Does the power – or lack thereof – of a business’ brand come into play when evaluating stock value? It seems so. One of the world’s most successful investors, Warren Buffett, consistently incorporates an understanding of a company’s brand into his list of requirements for investing.
In a recent article, Buffett looked at the top Aussie stocks he would consider investing in. Each of his recommendations highlights the qualities and strength of that businesses brand. In the article, Buffett list his six key considerations when purchasing stock. Coming in at number #2 is the power of brand, specifically to leverage stand out identity in competitive markets. In his words, “While a monopoly would be great, they are rarely available, so a strongly branded business that can pass on higher costs to customers via price increases is desirable.”
Warren Buffett has been referred to as a “brand investor.” Most of his investments are with highly regarded brand names – Coke, Wrigely, Gilette, Kraft Foods, Johnson and Johnson and others. Buffett’s understanding is that even though a strongly branded business may experience a range of degrees of success within their own portfolio, their qualities – backed by strong management and good marketing – will translate to consistent and above average returns over a long time period.
On his website, Warren Buffett continues to extol the importance of brand in considering which stocks are worthy of investment. Possessing a strong brand name gives businesses a “big advantage.” The first advantge is that the customer knows the name and the product or service that it represents. In the case of consumer products, distributors need to stock the product (a supermarket without Coke is a rare thing), and brand power allows the company to keep pace with inflation with price rises in a way that unbranded companies cannot.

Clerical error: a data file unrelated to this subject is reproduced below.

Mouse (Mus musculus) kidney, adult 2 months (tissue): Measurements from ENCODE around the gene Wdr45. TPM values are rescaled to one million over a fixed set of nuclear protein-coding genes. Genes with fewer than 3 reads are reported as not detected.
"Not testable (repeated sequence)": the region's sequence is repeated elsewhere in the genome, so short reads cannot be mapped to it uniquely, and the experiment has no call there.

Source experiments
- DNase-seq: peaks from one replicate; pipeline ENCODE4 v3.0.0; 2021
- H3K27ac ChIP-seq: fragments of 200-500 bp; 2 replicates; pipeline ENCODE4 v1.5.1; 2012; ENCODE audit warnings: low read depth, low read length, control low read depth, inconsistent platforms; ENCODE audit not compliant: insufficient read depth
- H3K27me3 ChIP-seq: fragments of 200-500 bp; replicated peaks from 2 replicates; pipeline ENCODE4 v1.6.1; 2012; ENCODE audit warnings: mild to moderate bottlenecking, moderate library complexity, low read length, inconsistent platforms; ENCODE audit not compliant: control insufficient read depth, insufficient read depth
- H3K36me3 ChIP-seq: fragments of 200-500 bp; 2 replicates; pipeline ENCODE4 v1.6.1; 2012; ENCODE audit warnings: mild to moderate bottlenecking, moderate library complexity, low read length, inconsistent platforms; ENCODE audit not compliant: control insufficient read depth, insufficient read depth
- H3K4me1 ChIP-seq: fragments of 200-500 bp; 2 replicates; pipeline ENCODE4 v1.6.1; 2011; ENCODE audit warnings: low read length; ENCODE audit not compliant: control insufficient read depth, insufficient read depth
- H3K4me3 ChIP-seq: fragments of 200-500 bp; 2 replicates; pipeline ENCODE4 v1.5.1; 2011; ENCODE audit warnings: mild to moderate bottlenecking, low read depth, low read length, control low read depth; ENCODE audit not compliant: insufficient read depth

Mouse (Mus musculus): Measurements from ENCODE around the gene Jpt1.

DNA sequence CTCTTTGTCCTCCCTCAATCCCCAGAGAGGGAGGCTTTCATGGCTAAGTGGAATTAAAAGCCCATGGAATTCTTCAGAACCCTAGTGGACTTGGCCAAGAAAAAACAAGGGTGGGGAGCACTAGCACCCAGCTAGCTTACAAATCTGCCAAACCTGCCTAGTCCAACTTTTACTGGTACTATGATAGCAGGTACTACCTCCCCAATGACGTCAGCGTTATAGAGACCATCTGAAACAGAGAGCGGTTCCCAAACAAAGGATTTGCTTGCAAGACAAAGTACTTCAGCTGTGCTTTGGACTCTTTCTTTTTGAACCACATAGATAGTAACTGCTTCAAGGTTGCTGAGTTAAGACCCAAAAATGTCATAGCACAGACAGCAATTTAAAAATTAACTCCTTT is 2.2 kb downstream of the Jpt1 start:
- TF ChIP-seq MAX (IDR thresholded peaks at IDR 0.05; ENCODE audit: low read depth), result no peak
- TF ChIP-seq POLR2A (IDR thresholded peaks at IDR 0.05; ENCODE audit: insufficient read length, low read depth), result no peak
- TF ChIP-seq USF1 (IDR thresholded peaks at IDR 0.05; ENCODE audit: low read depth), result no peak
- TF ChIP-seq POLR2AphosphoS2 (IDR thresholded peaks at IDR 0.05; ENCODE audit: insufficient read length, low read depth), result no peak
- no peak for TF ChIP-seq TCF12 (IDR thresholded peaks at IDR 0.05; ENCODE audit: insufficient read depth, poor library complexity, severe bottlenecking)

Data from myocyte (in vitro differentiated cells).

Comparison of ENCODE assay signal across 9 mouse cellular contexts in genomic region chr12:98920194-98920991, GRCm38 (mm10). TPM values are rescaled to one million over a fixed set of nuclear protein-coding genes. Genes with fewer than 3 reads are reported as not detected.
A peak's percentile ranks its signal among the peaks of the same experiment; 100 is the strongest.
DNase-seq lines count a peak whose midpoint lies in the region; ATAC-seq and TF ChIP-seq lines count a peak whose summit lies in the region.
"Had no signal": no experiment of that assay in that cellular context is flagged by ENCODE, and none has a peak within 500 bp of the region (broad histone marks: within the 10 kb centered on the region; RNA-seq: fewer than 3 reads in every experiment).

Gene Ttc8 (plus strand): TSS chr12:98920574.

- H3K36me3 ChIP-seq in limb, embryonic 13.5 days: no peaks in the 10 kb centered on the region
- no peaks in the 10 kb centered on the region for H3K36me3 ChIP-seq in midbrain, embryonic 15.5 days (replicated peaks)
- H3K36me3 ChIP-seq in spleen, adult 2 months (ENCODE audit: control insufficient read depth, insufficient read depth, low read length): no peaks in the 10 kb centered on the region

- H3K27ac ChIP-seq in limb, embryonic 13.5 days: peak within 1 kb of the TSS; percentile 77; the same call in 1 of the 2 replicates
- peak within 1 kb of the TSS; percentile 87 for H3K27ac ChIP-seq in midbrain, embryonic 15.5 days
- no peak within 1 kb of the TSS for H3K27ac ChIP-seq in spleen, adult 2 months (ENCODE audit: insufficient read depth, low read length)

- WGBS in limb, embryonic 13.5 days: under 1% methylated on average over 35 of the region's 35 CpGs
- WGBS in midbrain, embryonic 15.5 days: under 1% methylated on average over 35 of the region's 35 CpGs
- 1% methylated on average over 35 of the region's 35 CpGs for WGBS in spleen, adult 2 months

Businesses with a strong brand presence can change more for their products and services than less established competitors, and their loyal customer base will help them weather storms with more ease. They will be able to leverage their name recognition to increase business, and their entrenchment in the market place will make it harder for new entrants to gain market share.
Robert Millen is chairman and portfolio manager of Jensen Investment Management, is another investor who places brand as a foremost consideration in his investment approach. He has recently said, “brands themselves are what one might call soft assets – they don’t actually show up in the balance sheet of a company’s financial statements, but the value of that brand is clearly in the business – and it takes years and years to build. Once you’ve built that strength and you continue to feed it and support it over time, then you get . . . pricing power that allows the business to maintain margins throughout varying economic periods. Secondly, you get repeat business. And those two things lead to consistent earnings.”
This approach to investment reinforces the financial and investable return gained from executing a powerful brand strategy.